Physical activity is essential to the healthy development of children and young people and should be encouraged. It is important however, to be aware of the risk of sports concussion so that children may be given the best care when needed.
A concussion is an injury to the brain caused by sudden strong movement of the brain against the skull. This is caused by a collision with another person or object. A child does not need to be knocked out (lose consciousness) to have concussion. Most concussion injuries do not involve any loss of consciousness, so it is important to be on the lookout for warning signs which could appear immediately after a bump to the head or body, or over the following hours and days.
If a child has any of the signs or symptoms listed then they should be assessed by a doctor. It is important to note when, for how long, and how bad they are so you can tell the doctor. Signs and symptoms may not show up until 24-48 hours after the head injury.
See the Facts Infographic in the download section below for more facts on concussion in children.
Two posters are availabe in the downloads section below to help teach and learn some common signs and symptoms of concussion:
It is important to inform your child’s school and sporting coach or club that they have had a head injury. Children and young people should not participate in school or club sports or exercise until they are completely symptom free and cleared to do so by a doctor. Following a concussion your child’s reaction times and thinking may be slower putting them at risk of further injury.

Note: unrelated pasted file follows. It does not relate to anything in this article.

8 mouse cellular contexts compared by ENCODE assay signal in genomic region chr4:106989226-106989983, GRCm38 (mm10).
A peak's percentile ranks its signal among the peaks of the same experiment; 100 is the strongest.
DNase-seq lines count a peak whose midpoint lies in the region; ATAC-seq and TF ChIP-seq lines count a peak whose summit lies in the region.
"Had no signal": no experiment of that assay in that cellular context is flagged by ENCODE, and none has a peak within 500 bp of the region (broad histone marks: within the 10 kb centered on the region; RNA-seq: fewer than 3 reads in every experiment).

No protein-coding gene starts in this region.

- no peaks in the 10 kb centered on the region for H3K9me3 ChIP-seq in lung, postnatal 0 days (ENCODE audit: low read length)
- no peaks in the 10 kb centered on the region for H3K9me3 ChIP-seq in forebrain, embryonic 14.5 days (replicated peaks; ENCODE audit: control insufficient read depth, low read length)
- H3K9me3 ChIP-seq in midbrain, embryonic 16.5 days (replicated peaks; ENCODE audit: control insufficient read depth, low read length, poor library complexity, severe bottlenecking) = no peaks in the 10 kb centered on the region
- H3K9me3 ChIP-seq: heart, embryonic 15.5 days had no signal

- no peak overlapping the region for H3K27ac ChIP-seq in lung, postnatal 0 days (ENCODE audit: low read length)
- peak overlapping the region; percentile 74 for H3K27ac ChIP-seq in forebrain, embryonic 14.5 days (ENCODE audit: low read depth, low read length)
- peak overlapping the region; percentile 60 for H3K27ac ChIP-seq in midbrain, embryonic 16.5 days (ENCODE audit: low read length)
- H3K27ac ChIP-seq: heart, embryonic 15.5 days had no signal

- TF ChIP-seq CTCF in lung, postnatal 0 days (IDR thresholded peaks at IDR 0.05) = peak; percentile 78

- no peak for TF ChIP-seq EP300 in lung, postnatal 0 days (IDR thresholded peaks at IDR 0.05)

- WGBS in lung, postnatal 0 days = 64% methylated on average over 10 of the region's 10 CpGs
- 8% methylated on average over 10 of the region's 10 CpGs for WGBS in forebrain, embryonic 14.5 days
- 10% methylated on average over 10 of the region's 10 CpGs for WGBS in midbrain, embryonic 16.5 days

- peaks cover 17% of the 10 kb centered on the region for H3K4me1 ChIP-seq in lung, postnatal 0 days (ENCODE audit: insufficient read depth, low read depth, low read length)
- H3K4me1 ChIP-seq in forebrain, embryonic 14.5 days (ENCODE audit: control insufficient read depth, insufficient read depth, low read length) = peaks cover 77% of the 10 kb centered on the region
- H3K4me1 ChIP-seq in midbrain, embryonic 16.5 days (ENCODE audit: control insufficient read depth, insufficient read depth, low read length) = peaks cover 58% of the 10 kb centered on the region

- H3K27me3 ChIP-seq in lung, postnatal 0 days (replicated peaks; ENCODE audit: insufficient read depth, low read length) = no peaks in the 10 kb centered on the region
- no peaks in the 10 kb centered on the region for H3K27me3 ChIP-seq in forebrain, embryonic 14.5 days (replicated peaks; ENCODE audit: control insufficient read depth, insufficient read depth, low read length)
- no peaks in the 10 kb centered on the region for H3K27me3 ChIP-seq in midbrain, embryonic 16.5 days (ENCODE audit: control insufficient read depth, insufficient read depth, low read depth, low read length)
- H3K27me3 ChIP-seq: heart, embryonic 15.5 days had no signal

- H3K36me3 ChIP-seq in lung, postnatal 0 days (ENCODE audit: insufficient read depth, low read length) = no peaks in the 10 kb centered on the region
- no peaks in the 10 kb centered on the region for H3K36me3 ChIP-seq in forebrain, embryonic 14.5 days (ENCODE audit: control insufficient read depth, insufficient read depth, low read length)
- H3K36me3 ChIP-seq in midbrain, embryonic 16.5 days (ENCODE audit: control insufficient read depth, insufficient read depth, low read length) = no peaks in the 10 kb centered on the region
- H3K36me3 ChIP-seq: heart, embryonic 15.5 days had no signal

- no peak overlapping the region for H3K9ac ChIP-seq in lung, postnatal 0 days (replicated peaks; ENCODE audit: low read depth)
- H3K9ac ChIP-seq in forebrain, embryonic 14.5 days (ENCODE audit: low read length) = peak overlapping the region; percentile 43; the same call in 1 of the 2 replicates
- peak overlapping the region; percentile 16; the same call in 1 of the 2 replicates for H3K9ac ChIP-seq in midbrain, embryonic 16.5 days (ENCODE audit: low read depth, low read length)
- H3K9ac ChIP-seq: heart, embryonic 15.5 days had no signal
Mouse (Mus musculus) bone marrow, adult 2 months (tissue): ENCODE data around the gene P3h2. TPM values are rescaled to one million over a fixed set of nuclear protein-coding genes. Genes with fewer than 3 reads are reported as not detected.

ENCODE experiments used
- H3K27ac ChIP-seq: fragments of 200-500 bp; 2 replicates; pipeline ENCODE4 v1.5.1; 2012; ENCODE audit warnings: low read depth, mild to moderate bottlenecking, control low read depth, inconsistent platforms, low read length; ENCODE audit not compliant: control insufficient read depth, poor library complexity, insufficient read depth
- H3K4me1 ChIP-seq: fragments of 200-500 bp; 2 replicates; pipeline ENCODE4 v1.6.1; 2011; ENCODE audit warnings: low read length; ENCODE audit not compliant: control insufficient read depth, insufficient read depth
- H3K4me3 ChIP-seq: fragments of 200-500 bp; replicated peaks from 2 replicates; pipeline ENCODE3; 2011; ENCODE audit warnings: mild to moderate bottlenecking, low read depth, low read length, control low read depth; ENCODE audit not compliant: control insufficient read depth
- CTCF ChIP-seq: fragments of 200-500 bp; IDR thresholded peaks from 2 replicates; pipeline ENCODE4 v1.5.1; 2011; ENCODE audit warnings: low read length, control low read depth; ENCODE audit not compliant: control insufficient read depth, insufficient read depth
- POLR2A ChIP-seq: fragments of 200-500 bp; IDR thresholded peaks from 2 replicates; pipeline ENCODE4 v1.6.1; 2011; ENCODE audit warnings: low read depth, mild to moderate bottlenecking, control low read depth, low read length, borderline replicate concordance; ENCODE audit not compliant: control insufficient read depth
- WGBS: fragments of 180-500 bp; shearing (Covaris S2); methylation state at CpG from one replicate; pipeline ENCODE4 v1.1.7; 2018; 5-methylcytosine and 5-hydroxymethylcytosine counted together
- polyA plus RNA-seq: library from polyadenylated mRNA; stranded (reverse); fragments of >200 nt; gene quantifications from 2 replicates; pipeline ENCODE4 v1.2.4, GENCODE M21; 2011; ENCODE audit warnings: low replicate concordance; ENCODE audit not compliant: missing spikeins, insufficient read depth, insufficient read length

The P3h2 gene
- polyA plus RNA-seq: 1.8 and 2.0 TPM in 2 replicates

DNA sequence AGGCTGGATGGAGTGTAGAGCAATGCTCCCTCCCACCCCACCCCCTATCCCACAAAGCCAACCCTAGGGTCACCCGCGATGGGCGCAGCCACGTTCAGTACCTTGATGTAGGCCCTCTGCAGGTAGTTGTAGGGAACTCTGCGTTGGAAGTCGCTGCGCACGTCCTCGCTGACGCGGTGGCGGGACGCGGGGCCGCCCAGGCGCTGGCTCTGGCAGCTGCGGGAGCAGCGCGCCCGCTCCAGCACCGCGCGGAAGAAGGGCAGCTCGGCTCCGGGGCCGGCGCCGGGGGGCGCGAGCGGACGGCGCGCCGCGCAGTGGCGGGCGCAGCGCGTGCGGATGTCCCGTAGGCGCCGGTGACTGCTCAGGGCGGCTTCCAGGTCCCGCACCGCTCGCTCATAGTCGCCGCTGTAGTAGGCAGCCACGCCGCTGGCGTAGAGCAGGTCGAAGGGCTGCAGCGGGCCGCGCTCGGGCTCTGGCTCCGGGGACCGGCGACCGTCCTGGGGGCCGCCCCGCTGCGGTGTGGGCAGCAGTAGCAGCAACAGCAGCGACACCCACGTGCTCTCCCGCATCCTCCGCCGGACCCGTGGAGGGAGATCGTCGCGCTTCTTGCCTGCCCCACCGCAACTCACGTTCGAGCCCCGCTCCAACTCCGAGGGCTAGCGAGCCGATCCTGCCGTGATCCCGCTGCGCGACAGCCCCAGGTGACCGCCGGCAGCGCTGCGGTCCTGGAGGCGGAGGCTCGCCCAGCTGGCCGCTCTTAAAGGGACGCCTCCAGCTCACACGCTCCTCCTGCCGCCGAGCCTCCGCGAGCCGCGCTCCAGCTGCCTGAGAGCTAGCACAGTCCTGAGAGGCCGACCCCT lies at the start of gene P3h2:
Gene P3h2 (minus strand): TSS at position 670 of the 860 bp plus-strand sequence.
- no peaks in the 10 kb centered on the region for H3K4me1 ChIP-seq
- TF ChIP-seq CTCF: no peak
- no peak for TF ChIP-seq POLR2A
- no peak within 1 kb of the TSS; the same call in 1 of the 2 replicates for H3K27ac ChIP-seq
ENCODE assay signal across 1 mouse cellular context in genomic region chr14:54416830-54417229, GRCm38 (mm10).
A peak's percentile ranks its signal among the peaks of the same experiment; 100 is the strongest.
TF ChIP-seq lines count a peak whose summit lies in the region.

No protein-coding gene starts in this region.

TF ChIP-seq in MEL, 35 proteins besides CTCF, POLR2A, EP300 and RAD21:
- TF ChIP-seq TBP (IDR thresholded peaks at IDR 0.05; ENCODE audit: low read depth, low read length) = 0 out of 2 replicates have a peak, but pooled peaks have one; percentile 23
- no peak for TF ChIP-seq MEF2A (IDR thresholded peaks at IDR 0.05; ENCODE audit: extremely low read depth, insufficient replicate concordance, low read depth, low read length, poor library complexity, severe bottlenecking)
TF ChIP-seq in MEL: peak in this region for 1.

A number of tools are available in the download section below to help ensure a safe return to activity following a concussion.
It is important to let a child's school know about a child’s head injury. Sometimes children who have had a head injury find it hard to concentrate in school and may have a return or worsening of symptoms such as headache or nausea. They may experience fatigue and become tired much quicker. Children and adolescents should stay home from school if any of their symptoms get worse when they are in class.
After a child has been back at school for one month, we suggest talking with the teacher about whether there are ongoing changes in the child’s performance since the head injury. Any concerns should be discussed with the child’s GP.
A number of tools are available in the download section provide more information to help a child safely return to school after a concussion.
Please browse our range of free information and management tools which are available for order from Kids Health or from our download section below.